Lehrer repeated this warning about the limitations of fMRI in later stories. And yet, both in How We Decide and Imagine, fMRI is Lehrer’s deus ex machina. No supermarket decision or sneaker logo or song lyric is conceived without “lighting up” a telltale region of the brain. Here comes the anterior cingulate cortex, and there goes the superior temporal sulcus, and now the amygdala has its say. It reads like a symphony—magical, authoritative, deeply true.
This contradiction was pointed out back in March in a critique of Imagine published at the literary site the Millions by Tim Requarth and Meehan Crist. “It’s baffling that in Imagine Lehrer makes statements so similar to ones he thoroughly discredits” elsewhere. Then they offer an analogy to explain what’s wrong with drawing vast conclusions from pretty fMRI pictures. “Brain regions, like houses, have many functions,” they write, and just because there are people at someone’s house doesn’t mean you know what they’re doing. “While you can conclude that a party means there will be people,” they write, “you cannot conclude that people means a party.”
Rebecca Goldin, a mathematician-writer who often criticizes “neurobabble,” points out that this is exactly what’s so enticing about this brand-new science: its mystery. Imagine that fMRI is a primitive telescope, and those clumps of neurons are like all the beautiful stars you can finally see up close, but “may in fact be in different galaxies.” You still can’t discern precisely how they’re interacting. Journalist David Dobbs recently asked a table full of neuroscientists: “Of what we need to know to fully understand the brain, what percentage do we know now?” They all gave figures in the single digits. Imagine makes it look like we’re halfway there.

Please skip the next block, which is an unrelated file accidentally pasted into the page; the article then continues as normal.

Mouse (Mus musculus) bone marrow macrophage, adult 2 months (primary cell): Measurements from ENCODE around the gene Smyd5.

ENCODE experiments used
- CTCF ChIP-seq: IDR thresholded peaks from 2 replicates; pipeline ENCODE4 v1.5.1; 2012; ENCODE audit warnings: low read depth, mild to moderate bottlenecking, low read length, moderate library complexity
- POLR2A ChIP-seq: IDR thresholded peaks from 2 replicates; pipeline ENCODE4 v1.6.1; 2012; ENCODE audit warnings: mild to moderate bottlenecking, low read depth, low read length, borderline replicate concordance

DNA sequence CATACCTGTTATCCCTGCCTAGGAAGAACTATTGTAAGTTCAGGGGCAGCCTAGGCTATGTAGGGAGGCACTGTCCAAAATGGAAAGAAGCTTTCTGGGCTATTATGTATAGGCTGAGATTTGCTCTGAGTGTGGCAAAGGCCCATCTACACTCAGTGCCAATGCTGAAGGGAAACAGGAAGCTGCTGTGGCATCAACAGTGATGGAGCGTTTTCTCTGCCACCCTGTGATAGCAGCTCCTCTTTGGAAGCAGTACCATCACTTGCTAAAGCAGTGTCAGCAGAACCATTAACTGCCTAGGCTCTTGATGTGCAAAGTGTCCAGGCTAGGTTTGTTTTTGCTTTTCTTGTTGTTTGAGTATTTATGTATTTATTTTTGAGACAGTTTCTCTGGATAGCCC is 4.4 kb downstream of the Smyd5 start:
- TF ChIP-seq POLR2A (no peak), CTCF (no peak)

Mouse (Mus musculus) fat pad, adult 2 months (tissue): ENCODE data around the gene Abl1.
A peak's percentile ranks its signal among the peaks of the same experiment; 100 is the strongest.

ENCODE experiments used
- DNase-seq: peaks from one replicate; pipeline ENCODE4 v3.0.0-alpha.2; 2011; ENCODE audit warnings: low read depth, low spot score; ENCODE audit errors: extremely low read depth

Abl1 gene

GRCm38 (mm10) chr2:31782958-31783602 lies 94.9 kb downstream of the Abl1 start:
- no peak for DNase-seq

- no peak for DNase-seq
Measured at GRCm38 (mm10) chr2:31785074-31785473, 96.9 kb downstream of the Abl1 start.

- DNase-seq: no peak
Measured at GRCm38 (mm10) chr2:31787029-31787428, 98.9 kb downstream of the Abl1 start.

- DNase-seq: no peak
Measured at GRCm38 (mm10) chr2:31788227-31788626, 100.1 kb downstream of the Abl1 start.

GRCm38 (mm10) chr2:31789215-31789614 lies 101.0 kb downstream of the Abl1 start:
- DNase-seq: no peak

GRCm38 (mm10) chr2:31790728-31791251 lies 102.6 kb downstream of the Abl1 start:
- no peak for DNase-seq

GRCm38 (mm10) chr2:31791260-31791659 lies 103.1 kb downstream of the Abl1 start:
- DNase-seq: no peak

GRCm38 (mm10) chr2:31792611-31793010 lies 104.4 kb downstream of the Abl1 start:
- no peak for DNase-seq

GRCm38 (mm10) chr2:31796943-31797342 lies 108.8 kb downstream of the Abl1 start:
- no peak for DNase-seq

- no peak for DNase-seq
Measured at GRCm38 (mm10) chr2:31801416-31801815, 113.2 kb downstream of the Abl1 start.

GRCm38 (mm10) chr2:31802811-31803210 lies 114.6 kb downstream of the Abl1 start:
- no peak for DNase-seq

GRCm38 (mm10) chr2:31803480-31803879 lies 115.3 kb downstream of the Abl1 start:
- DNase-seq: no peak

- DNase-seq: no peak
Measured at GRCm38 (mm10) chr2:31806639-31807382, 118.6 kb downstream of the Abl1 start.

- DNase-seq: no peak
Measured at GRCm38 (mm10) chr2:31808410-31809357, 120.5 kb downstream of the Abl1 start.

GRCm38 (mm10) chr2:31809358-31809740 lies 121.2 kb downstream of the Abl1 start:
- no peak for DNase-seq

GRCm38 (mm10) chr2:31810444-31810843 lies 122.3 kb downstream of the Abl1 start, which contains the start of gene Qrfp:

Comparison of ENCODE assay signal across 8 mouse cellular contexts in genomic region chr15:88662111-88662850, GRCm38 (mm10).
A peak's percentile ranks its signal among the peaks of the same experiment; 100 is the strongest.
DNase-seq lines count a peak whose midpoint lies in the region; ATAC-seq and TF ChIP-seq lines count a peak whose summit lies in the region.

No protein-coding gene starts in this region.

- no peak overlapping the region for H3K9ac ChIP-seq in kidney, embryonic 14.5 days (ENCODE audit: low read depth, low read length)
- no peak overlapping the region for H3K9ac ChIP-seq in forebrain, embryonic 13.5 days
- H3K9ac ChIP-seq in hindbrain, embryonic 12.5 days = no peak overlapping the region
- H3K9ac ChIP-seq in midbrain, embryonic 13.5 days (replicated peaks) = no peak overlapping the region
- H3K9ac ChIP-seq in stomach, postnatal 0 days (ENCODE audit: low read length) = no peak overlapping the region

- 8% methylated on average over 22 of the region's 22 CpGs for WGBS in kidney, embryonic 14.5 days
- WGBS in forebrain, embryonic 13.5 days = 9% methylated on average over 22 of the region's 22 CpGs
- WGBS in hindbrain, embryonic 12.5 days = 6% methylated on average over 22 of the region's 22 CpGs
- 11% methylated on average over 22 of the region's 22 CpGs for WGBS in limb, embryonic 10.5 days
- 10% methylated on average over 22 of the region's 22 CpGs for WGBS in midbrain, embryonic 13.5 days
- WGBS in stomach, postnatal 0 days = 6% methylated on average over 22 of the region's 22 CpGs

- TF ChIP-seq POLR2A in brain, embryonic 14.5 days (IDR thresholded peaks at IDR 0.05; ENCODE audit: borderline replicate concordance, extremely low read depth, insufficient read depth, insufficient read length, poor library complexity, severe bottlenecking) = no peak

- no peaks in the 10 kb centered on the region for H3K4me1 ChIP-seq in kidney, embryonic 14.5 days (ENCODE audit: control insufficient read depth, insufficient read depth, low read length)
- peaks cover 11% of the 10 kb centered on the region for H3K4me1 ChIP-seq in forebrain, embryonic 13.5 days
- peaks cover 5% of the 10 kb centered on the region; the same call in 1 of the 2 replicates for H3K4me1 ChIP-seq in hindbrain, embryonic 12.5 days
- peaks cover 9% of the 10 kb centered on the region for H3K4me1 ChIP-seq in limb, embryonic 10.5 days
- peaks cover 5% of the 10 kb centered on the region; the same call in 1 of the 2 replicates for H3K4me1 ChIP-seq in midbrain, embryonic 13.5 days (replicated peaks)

If Lehrer was misusing science, why didn’t more scientists speak up? When I reached out to them, a couple did complain to me, but many responded with shrugs. They didn’t expect anything better. Mark Beeman, who questioned that “needle in the haystack” quote, was fairly typical: Lehrer’s simplifications were “nothing that hasn’t happened to me in many other newspaper stories.”
Even scientists who’ve learned to write for a broad audience can be fatalistic about the endeavor. Kahneman had a surprise best seller in 2011, Thinking, Fast and Slow. His writing is dense and subtle, as complicated as pop science gets. But as he once told Dan Ariely, his former acolyte, “There’s no way to write a science book well. If you write it for a general audience and you are successful, your academic colleagues will hate you, and if you write it for academics, nobody would want to read it.”
For a long time, Lehrer avoided the dilemma by assuming it didn’t apply to him, writing not for the scientists (who shrugged off his oversimplifications) or for the editors (who fixed his most obvious errors) but for a large and hungry audience of readers. We only wanted one thing from Jonah Lehrer: a story. He told it so well that we forgave him almost everything.